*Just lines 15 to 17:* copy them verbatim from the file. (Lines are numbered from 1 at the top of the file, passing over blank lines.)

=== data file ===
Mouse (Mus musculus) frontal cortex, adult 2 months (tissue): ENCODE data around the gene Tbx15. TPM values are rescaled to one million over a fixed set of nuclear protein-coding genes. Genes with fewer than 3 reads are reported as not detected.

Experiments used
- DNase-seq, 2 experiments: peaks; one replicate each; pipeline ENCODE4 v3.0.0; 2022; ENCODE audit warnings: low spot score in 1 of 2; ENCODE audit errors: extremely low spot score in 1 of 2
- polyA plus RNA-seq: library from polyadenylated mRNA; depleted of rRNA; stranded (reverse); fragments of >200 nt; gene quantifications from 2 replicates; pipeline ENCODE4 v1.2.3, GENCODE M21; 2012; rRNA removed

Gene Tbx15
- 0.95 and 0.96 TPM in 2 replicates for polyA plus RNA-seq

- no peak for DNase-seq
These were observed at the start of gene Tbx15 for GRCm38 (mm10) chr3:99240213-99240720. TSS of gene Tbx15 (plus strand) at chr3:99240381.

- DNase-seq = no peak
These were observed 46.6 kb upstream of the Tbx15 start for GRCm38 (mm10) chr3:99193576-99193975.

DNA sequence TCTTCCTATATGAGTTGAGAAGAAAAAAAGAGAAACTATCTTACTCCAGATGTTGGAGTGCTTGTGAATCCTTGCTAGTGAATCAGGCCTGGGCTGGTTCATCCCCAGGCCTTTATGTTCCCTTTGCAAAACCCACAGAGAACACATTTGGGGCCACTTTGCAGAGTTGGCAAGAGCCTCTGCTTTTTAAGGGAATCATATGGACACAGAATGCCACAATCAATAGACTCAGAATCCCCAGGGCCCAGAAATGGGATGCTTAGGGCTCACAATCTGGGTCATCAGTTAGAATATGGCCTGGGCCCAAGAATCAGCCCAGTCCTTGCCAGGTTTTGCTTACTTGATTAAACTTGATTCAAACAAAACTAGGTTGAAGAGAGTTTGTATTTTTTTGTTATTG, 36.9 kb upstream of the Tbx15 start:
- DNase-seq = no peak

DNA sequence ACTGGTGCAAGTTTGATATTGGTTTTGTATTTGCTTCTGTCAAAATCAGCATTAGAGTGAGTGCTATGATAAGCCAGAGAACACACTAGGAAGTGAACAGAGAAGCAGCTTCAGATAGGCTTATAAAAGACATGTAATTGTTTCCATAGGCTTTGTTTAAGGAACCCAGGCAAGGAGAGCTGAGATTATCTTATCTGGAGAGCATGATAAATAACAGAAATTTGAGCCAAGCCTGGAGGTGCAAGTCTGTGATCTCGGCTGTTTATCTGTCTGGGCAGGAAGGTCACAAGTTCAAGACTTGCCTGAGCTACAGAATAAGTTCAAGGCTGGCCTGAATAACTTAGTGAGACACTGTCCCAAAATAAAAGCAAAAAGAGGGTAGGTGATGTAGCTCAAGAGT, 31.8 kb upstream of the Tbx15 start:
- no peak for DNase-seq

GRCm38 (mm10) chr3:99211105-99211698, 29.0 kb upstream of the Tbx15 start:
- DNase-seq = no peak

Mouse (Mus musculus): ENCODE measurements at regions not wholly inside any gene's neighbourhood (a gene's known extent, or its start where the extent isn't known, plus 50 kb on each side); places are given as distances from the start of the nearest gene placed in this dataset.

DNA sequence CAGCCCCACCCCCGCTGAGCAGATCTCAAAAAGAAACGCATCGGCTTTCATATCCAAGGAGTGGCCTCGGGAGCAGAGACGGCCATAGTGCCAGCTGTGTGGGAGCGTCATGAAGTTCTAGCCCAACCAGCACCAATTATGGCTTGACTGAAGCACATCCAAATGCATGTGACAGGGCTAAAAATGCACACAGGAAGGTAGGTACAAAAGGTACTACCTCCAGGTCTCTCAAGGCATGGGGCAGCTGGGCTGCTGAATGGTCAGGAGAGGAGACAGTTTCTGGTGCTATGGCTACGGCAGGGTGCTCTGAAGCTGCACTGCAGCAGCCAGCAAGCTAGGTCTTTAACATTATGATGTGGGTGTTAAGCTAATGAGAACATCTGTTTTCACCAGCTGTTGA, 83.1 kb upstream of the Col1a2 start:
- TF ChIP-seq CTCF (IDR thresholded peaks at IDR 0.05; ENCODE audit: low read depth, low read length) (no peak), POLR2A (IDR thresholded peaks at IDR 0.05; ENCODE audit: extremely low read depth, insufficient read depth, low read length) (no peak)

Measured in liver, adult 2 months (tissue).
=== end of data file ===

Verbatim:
GRCm38 (mm10) chr3:99211105-99211698, 29.0 kb upstream of the Tbx15 start:
- DNase-seq = no peak

Mouse (Mus musculus): ENCODE measurements at regions not wholly inside any gene's neighbourhood (a gene's known extent, or its start where the extent isn't known, plus 50 kb on each side); places are given as distances from the start of the nearest gene placed in this dataset.